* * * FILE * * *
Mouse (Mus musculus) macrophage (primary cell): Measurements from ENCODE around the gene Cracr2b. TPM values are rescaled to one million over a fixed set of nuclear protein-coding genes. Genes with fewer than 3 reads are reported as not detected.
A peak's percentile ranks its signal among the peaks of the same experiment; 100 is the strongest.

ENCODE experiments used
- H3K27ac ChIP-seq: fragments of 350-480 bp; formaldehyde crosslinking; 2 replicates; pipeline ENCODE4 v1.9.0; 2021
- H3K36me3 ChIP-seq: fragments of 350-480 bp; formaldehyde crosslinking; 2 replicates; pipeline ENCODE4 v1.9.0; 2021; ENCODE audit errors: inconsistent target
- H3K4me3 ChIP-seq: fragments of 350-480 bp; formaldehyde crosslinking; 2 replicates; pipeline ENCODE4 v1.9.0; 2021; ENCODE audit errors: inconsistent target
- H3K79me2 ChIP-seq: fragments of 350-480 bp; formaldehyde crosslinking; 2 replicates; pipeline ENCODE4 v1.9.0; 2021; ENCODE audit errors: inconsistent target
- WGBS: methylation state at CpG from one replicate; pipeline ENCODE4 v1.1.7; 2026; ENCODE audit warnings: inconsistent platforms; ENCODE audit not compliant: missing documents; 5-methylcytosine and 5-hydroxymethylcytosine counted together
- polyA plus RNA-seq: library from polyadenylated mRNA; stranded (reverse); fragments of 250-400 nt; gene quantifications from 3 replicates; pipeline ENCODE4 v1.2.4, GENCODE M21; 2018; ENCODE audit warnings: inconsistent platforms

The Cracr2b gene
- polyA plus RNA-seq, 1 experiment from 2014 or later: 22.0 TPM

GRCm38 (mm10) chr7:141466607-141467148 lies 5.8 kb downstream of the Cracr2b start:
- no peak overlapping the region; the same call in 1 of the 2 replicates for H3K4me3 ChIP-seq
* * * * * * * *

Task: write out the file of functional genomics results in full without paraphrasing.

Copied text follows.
Mouse (Mus musculus) macrophage (primary cell): Measurements from ENCODE around the gene Cracr2b. TPM values are rescaled to one million over a fixed set of nuclear protein-coding genes. Genes with fewer than 3 reads are reported as not detected.
A peak's percentile ranks its signal among the peaks of the same experiment; 100 is the strongest.

ENCODE experiments used
- H3K27ac ChIP-seq: fragments of 350-480 bp; formaldehyde crosslinking; 2 replicates; pipeline ENCODE4 v1.9.0; 2021
- H3K36me3 ChIP-seq: fragments of 350-480 bp; formaldehyde crosslinking; 2 replicates; pipeline ENCODE4 v1.9.0; 2021; ENCODE audit errors: inconsistent target
- H3K4me3 ChIP-seq: fragments of 350-480 bp; formaldehyde crosslinking; 2 replicates; pipeline ENCODE4 v1.9.0; 2021; ENCODE audit errors: inconsistent target
- H3K79me2 ChIP-seq: fragments of 350-480 bp; formaldehyde crosslinking; 2 replicates; pipeline ENCODE4 v1.9.0; 2021; ENCODE audit errors: inconsistent target
- WGBS: methylation state at CpG from one replicate; pipeline ENCODE4 v1.1.7; 2026; ENCODE audit warnings: inconsistent platforms; ENCODE audit not compliant: missing documents; 5-methylcytosine and 5-hydroxymethylcytosine counted together
- polyA plus RNA-seq: library from polyadenylated mRNA; stranded (reverse); fragments of 250-400 nt; gene quantifications from 3 replicates; pipeline ENCODE4 v1.2.4, GENCODE M21; 2018; ENCODE audit warnings: inconsistent platforms

The Cracr2b gene
- polyA plus RNA-seq, 1 experiment from 2014 or later: 22.0 TPM

GRCm38 (mm10) chr7:141466607-141467148 lies 5.8 kb downstream of the Cracr2b start:
- no peak overlapping the region; the same call in 1 of the 2 replicates for H3K4me3 ChIP-seq